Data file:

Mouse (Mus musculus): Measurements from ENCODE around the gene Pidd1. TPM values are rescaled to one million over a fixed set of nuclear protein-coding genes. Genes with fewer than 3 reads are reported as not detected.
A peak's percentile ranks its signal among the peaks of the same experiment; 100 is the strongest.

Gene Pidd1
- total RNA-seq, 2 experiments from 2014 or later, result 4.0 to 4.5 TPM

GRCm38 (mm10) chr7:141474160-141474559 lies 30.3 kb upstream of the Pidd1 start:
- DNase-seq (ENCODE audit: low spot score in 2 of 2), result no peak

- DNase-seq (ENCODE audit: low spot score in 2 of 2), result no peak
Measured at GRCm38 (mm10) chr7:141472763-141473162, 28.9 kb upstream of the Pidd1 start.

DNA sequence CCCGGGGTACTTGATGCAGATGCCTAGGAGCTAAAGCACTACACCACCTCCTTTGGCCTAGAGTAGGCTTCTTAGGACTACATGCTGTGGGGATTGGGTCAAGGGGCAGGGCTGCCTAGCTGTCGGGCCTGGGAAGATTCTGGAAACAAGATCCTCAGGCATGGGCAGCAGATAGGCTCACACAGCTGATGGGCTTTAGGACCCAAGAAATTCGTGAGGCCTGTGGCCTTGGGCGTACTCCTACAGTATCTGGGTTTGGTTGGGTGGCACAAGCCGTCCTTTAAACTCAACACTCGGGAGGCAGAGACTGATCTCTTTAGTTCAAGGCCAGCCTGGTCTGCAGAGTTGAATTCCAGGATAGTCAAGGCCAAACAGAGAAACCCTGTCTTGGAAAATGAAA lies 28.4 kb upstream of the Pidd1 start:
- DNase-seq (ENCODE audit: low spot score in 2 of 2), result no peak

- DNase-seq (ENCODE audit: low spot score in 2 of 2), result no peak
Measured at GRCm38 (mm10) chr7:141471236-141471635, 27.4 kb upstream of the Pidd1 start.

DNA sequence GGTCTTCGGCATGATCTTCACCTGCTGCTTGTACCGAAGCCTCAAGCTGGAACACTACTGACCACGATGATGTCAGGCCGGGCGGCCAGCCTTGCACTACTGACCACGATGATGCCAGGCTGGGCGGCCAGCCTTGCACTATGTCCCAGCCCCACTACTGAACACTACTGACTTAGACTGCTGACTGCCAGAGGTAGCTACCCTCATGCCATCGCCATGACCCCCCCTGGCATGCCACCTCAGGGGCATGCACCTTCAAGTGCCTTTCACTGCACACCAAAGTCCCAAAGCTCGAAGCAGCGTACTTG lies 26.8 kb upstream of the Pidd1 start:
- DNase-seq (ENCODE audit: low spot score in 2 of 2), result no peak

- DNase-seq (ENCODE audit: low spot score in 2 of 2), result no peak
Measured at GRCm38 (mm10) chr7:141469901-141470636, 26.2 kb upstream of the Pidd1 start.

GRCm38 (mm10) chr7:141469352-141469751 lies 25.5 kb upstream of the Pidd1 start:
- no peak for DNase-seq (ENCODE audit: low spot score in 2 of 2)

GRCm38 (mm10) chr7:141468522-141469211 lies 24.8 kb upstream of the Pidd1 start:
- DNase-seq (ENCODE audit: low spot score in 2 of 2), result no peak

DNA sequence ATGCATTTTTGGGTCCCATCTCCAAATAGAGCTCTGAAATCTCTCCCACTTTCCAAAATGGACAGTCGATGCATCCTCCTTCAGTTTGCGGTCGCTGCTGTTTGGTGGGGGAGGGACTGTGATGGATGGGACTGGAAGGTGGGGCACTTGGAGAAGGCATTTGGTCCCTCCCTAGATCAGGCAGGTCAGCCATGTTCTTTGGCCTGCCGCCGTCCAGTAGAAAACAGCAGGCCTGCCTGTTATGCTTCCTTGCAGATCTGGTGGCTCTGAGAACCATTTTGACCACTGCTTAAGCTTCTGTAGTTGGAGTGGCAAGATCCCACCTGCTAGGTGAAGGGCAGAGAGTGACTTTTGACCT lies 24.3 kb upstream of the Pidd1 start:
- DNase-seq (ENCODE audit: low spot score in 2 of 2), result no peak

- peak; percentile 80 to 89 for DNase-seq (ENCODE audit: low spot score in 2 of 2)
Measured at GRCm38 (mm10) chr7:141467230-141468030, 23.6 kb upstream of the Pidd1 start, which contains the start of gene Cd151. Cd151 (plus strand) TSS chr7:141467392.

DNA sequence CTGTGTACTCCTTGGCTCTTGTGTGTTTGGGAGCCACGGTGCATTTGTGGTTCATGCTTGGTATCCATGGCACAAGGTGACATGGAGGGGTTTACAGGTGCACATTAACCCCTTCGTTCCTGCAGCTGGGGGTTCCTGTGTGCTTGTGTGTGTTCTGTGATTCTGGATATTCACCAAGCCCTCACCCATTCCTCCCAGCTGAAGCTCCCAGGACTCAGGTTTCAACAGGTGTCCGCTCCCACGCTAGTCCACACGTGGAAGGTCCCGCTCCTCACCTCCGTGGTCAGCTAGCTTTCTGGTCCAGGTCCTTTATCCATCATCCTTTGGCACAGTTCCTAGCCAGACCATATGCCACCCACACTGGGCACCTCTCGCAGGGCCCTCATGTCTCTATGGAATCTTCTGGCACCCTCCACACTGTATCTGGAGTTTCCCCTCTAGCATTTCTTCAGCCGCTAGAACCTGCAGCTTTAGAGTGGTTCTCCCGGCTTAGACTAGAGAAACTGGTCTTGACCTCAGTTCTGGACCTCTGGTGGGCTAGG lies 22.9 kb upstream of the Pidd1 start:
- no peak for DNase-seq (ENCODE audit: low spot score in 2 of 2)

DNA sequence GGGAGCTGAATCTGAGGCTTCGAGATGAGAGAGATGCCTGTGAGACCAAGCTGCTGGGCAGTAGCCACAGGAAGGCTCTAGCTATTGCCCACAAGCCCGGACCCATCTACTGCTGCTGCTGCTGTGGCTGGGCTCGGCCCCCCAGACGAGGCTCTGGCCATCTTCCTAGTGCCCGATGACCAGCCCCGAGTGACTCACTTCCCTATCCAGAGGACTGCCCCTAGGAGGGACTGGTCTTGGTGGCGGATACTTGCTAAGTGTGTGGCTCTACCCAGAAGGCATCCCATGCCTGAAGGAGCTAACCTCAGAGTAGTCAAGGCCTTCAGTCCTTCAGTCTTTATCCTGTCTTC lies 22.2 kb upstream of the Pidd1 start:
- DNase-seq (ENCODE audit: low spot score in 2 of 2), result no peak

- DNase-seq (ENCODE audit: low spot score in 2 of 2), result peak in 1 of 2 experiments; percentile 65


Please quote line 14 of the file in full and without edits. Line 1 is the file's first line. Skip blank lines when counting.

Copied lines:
- DNase-seq (ENCODE audit: low spot score in 2 of 2), result no peak